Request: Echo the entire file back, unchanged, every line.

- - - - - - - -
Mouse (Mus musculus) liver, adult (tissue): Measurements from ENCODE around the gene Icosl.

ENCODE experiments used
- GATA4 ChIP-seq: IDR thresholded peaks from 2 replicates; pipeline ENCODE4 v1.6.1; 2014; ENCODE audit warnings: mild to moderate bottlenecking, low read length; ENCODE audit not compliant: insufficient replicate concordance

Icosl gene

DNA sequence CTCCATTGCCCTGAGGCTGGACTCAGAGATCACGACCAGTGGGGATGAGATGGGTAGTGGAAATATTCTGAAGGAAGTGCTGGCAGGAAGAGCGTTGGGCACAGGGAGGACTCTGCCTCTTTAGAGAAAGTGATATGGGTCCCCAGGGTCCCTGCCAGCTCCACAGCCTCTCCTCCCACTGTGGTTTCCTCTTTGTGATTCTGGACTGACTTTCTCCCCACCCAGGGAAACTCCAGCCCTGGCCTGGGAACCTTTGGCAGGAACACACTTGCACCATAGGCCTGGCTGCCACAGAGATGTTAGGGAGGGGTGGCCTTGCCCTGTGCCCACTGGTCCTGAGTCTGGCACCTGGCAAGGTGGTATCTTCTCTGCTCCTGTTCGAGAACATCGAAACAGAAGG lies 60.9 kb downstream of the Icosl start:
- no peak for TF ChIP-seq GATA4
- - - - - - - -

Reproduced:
Mouse (Mus musculus) liver, adult (tissue): Measurements from ENCODE around the gene Icosl.

ENCODE experiments used
- GATA4 ChIP-seq: IDR thresholded peaks from 2 replicates; pipeline ENCODE4 v1.6.1; 2014; ENCODE audit warnings: mild to moderate bottlenecking, low read length; ENCODE audit not compliant: insufficient replicate concordance

Icosl gene

DNA sequence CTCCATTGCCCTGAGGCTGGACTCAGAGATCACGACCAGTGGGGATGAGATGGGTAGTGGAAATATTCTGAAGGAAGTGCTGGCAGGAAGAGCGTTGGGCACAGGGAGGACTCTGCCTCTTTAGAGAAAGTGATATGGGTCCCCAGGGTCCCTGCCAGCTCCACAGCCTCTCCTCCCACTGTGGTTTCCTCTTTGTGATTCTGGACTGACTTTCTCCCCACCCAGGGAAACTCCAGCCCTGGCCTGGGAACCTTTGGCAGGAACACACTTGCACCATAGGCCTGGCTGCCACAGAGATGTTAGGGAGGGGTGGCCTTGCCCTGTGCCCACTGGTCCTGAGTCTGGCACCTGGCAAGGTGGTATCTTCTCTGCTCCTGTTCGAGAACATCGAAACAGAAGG lies 60.9 kb downstream of the Icosl start:
- no peak for TF ChIP-seq GATA4